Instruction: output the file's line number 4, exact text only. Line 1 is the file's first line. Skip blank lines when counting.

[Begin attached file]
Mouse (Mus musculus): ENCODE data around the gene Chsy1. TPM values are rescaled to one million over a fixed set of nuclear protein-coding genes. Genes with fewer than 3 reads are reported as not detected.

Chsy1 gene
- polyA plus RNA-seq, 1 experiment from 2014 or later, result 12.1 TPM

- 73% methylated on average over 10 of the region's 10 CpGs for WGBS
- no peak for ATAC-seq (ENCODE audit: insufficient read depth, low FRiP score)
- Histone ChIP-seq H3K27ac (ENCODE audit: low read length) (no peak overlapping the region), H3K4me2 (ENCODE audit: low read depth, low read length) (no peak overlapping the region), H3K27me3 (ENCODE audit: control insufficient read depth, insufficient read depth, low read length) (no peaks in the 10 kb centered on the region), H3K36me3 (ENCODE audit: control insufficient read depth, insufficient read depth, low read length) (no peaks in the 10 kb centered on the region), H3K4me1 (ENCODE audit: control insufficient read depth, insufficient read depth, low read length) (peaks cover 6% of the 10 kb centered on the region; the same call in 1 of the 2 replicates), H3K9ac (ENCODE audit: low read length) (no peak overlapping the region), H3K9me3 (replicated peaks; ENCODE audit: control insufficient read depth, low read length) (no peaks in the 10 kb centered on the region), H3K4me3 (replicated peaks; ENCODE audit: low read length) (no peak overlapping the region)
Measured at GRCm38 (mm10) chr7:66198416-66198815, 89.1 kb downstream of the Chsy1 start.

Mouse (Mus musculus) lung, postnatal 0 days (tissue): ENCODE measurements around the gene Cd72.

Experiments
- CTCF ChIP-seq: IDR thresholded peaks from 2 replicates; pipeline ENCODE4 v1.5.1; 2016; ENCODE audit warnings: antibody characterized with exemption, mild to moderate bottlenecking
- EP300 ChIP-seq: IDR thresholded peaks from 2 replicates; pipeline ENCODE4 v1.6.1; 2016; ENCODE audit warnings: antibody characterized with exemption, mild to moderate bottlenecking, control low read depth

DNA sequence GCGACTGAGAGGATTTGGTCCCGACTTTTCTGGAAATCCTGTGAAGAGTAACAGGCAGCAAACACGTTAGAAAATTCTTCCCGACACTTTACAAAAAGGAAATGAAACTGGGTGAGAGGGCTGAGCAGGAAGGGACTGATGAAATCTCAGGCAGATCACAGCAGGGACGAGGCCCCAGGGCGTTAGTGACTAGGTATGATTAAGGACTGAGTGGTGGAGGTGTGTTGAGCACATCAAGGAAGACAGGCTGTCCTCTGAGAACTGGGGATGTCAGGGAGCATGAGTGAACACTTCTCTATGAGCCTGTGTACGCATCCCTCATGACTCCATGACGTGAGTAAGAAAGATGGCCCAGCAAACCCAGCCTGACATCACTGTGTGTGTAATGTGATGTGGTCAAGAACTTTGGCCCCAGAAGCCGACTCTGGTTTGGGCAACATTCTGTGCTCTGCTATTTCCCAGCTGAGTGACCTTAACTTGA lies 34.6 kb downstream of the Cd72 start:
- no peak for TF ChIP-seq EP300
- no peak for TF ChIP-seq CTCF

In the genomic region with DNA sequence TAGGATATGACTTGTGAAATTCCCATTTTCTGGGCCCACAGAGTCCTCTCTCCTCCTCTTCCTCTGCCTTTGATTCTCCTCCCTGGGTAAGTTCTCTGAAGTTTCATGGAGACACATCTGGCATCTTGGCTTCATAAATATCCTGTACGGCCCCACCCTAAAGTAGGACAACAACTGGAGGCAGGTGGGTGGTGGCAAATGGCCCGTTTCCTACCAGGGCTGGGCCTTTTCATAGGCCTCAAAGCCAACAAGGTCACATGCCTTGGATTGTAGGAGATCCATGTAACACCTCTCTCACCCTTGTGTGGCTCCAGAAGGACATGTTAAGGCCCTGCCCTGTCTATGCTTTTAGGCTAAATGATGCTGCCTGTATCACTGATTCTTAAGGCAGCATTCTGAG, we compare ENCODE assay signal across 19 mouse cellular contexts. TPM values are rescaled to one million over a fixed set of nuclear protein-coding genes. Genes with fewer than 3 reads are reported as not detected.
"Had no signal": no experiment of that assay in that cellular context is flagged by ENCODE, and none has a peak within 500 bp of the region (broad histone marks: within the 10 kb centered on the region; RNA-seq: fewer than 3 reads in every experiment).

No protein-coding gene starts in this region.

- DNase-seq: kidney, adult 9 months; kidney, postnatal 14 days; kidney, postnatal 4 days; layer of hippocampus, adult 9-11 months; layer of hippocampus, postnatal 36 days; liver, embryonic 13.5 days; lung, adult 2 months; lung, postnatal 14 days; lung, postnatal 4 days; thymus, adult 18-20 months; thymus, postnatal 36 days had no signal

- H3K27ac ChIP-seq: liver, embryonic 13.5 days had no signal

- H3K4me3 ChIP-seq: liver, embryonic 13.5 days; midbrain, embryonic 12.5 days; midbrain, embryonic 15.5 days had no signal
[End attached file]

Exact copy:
- 73% methylated on average over 10 of the region's 10 CpGs for WGBS